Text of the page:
Cerebral Palsy Doesn’t Keep Young Girl From Water Skiing

waterskiingAs the most common motor disability in childhood, it is no surprise there are children with cerebral palsy with all different interests. For one cerebral palsy patient, 23-year-old Effie Corriveau, almost nothing is as exciting as water skiing. She experienced her first water ski at the age of 16, thanks to the joint efforts of the Ottawa Children’s Treatment Centre and SkiAbility Ottawa in Canada. Effie and others like her are showing all children that cerebral palsy does not have to get in the way of having fun.

Cerebral Palsy and Recreational Activity

Cerebral palsy affects motor function in children. It is a group of neurological conditions that can cause physical and cognitive disabilities. The wide-ranging effects cerebral palsy can have on a child’s movement, balance, and functions can make children believe they can never experience things such as water skiing. A deeper understanding of cerebral palsy and technological advances, however, is changing the landscape of living with cerebral palsy.

Many different types of recreational activities can benefit children with cerebral palsy, including horseback riding and playing sports. Recreation can improve a child with cerebral palsy’s social skills, mental health, emotional stability, and physical fitness. It can exercise a child both physically and mentally, providing many of the same benefits as professional therapy. Sports and recreation are vital to a child’s muscle development and sense of self-worth. Unfortunately, it hasn’t always been easy for children with cerebral palsy to participate in these activities.

One Child’s Thrilling Experience on the Water

Thanks to establishments such as the Ottawa Children’s Treatment Centre (OCTC) and SkiAbility Ottawa, many children with cerebral palsy have been able to enjoy the same experiences as their non-disabled peers. One child made the news in 2011 when she was able to water ski for the very first time at age 16. Effie Corriveau was born with cerebral palsy, and had been receiving treatments and support from the OCTC her entire life. Effie’s mother, Tilly Corriveau, says she can’t imagine where Effie would be without the OCTC’s support.

One of the most invigorating experiences for children with cerebral palsy is possible through the OCTC and SkiAbility Ottawa’s innovation, allowing children with the condition to water ski. The not-for-profit SkiAbility program uses advanced adaptive technology to help disabled people balance and hold onto the water-skiing rope. SkiAbility equipped its water skis with small cages for safe sitting, and shoulder harnesses to help square the shoulders and improve balance. The company uses other equipment and technology to help disabled children water ski as well.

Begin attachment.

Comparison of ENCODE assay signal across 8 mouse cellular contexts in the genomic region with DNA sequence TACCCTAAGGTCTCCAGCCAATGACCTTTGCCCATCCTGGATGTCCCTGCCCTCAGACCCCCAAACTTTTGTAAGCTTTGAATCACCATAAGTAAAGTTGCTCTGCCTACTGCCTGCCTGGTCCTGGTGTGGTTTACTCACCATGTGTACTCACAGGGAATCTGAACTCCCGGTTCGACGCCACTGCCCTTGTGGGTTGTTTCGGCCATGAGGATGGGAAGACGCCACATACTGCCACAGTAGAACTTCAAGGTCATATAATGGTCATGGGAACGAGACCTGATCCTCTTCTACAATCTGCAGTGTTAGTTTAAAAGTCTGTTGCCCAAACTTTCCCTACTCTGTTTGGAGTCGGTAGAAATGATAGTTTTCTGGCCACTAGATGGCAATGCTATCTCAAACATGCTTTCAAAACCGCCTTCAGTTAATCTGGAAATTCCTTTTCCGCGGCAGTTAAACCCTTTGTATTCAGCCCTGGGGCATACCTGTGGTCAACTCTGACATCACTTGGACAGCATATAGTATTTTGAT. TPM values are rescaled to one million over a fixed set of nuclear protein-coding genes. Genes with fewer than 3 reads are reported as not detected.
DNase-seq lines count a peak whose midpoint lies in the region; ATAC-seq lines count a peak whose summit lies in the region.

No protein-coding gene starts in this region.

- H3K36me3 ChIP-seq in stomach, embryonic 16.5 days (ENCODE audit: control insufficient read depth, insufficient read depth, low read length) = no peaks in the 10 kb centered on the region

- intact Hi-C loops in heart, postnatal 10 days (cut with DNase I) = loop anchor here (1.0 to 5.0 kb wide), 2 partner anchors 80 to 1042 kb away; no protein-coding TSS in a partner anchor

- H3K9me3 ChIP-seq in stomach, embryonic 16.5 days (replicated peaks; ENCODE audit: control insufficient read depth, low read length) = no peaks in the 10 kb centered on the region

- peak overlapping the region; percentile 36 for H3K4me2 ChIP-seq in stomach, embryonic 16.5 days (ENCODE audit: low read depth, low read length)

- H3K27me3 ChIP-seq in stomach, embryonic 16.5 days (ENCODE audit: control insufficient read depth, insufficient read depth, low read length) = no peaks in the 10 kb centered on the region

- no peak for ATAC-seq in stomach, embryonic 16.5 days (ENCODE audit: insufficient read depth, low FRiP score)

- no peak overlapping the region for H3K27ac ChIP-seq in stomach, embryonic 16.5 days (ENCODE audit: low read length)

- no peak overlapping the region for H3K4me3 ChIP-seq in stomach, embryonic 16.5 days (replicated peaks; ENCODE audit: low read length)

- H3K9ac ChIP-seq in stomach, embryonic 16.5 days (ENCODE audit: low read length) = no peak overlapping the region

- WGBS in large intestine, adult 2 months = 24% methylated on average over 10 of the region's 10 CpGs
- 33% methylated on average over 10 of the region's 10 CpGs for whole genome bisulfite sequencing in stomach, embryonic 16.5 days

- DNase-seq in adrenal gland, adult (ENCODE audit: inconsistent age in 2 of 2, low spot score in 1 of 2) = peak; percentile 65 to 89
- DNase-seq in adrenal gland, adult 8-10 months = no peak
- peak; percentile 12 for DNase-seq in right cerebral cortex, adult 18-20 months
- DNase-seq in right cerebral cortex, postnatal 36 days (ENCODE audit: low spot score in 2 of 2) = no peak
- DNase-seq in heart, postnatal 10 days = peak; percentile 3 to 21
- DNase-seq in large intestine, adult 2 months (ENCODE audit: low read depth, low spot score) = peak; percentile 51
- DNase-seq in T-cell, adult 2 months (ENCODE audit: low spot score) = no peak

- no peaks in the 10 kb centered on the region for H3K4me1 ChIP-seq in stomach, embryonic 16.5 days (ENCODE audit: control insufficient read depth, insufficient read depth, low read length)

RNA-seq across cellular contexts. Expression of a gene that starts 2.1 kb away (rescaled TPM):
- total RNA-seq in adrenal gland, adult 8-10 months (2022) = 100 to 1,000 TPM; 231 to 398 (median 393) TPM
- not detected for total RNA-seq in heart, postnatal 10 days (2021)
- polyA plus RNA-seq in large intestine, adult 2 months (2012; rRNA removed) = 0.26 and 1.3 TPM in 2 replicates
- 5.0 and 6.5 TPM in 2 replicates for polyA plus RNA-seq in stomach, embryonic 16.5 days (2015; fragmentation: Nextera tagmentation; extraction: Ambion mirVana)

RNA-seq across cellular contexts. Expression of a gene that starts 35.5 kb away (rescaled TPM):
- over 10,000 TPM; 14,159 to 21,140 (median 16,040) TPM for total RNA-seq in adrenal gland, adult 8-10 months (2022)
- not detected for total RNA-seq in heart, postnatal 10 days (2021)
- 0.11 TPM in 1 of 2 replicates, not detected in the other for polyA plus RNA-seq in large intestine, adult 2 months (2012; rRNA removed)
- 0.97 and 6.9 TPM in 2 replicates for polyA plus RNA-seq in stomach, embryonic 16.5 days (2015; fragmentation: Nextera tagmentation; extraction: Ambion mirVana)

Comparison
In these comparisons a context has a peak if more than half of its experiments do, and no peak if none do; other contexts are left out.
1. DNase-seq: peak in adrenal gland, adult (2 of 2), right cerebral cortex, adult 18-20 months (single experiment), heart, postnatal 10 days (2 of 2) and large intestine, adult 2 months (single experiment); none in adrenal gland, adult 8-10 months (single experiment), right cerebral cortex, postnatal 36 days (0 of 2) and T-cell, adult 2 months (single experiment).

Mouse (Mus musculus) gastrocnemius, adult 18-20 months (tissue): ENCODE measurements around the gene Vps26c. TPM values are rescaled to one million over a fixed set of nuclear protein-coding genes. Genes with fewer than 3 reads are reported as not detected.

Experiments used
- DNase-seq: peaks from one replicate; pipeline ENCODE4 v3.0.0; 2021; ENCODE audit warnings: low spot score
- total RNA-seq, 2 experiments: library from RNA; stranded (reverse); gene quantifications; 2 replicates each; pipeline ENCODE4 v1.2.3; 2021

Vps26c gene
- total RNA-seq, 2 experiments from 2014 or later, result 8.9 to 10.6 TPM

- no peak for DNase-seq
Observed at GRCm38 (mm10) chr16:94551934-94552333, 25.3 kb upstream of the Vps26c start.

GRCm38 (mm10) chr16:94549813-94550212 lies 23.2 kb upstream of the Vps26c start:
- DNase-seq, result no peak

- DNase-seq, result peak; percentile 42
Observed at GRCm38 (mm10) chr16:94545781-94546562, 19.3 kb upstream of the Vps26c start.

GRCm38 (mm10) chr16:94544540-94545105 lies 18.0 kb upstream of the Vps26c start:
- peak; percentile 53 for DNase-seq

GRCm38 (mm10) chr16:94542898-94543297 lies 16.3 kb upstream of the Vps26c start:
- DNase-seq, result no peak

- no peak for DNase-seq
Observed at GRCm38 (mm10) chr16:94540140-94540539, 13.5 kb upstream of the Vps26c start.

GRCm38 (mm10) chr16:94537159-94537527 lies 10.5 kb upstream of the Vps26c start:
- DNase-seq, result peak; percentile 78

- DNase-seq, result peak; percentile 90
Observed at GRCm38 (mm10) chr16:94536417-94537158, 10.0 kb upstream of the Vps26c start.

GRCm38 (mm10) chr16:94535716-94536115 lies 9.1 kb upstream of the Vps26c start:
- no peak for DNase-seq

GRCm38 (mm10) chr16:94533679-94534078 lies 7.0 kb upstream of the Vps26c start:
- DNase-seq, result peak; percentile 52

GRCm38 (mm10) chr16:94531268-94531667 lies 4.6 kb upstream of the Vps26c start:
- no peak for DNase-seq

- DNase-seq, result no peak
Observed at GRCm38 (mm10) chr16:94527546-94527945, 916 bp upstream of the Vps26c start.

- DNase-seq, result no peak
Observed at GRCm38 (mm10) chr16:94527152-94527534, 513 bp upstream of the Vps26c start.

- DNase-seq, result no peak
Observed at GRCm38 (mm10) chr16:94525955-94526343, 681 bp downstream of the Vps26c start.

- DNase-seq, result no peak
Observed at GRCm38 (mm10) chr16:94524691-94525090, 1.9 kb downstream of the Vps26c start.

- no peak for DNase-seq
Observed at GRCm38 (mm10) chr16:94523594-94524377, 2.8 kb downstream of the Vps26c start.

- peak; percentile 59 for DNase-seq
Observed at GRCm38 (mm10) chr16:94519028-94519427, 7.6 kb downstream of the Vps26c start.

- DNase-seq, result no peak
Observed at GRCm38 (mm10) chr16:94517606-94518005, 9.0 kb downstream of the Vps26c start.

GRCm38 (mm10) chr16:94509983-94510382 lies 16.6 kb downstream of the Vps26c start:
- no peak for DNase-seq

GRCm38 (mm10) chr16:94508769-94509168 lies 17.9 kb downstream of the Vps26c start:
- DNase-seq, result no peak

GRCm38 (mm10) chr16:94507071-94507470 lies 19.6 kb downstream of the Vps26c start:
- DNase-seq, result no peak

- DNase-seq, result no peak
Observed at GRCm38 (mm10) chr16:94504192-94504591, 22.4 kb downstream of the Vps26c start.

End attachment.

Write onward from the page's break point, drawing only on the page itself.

Mrs. Corriveau says Effie has gained a lot of confidence through the OCTC, and is always enthusiastic to try anything new through the leisure services. Effie isn’t the type to turn down a challenge. When the chance to water ski arose, 16-year-old Effie jumped on the opportunity. She wasn’t the only one – Alex Marta (15) also skied that day. Alex, another cerebral palsy patient, had been water skiing through the OCTC for three years. Celina Salamani (15) also water skis through the program, after a virus affected the nerves in her legs.

SkiAbility helped ensure Effie’s success by equipping boats with ski booms to optimize learning. Participants can choose from sit-skiing, standing up, wakeboarding, or going barefoot. Effie chose stand-up skiing, and glided across the water with a big smile on her face. She then swam ashore with help from instructor Chris Holden, to applause and praise from waiting family and friends. Effie and others like her can enjoy the thrill and benefits of water skiing at any level of disability, thanks to the OCTC and SkiAbility.

About the Two Programs

The Ottawa Children’s Treatment Centre was established more than 60 years ago. The OCTC is a leading provider of specialized care for children with physical and developmental needs. It has around 4,000 clients in the Ottawa area, with multiple offices located throughout the city. The OCTC’s goal is to help children with special needs achieve their full potential, through a variety of services and events.

SkiAbility Ottawa began in 2003 as a local ad-hoc program. Its goal was to provide safe and fun learning experiences for everyone, regardless of disability or previous water-skiing experience. Today, it is a not-for-profit, volunteer-driven organization under the SkiAbility Canada program and Water Ski Canada. SkiAbility believes that age and disability are not limitations, but simply things that will change the way the individual engages in the sport. SkiAbility adapts the equipment to the skier, not the skier to the equipment.

More Stories Like Effie’s

Effie Corriveau is one of many children who are overcoming the challenges of cerebral palsy and enjoying exhilarating activities thanks to adaptive and assistive technologies. Children with cerebral palsy can become painters, golfers, comedians, and more. Today, Effie still enjoys water skiing and engaging in many other sports around Ottawa. She doesn’t let her disability limit what she can do. Through the OCTC, SkiAbility, and other organizations, Effie and other children with cerebral palsy can enjoy many different recreational activity experiences.